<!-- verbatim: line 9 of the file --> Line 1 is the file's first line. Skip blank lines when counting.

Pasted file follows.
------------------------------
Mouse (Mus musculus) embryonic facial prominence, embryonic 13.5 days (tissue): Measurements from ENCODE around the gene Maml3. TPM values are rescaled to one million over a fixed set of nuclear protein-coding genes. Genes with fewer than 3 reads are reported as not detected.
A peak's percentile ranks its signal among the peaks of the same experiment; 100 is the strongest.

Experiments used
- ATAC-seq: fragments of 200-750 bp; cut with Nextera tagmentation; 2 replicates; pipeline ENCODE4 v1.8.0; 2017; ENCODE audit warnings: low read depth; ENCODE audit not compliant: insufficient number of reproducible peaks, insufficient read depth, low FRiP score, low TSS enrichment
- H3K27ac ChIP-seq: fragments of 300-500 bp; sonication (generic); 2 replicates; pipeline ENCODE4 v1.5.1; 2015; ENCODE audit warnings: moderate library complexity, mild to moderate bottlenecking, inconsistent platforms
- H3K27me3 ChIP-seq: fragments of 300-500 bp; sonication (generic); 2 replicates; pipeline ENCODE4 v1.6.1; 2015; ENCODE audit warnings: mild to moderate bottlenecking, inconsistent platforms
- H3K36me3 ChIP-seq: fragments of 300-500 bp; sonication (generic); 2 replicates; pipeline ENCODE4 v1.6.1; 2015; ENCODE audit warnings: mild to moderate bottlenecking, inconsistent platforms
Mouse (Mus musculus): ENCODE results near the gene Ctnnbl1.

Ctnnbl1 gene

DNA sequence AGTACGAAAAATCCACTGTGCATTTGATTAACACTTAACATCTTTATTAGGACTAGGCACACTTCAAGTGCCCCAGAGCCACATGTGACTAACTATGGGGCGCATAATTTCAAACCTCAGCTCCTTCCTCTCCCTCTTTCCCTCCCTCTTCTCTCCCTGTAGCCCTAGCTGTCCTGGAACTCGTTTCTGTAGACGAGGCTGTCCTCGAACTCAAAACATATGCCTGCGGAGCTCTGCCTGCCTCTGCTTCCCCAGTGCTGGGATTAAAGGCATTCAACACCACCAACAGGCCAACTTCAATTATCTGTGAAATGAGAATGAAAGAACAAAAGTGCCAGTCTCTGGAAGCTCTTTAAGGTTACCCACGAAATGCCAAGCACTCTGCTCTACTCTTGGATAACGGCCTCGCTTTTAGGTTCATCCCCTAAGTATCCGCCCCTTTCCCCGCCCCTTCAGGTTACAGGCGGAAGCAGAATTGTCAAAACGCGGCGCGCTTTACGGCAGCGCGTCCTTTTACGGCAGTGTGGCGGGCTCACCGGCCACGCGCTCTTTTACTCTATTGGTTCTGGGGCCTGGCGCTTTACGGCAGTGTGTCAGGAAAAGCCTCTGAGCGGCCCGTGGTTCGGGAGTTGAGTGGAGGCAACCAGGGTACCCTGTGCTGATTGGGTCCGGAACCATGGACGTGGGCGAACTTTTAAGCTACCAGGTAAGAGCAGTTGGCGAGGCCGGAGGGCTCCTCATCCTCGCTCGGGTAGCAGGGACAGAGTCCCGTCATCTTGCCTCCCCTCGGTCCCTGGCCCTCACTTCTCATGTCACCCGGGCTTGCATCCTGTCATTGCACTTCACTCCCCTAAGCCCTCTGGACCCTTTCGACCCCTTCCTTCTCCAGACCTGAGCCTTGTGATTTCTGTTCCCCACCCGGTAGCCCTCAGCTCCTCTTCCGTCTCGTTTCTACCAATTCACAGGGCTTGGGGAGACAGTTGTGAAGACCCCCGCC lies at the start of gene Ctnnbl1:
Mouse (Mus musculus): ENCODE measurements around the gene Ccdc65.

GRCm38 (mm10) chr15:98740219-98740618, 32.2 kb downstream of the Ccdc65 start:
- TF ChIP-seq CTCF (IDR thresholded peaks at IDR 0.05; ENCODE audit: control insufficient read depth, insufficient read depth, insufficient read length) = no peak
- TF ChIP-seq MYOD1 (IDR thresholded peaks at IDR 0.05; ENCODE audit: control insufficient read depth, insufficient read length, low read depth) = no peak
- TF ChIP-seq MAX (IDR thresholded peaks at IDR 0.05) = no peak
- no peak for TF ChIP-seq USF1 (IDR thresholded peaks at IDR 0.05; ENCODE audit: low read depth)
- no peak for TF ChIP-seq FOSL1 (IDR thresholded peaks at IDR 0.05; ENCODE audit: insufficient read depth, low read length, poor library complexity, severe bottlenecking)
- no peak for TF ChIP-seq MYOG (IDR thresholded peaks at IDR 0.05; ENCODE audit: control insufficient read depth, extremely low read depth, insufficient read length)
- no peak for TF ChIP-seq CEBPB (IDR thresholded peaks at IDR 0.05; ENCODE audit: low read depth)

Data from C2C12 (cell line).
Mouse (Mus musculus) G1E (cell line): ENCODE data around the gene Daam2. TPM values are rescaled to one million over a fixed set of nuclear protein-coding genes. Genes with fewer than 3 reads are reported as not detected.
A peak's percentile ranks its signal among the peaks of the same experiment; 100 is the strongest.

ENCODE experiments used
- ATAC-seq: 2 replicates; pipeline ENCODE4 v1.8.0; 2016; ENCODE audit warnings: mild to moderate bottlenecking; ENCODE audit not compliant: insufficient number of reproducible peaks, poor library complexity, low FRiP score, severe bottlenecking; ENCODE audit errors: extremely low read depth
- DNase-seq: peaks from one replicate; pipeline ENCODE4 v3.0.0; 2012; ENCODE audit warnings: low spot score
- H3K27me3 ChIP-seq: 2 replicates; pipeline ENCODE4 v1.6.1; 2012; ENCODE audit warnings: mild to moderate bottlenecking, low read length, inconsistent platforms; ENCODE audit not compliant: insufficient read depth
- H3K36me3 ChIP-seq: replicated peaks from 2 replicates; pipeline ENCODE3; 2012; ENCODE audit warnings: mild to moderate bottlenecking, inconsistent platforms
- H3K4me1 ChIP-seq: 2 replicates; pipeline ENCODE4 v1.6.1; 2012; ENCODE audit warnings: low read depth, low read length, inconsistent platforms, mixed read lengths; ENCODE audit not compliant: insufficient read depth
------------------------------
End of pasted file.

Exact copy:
Ctnnbl1 gene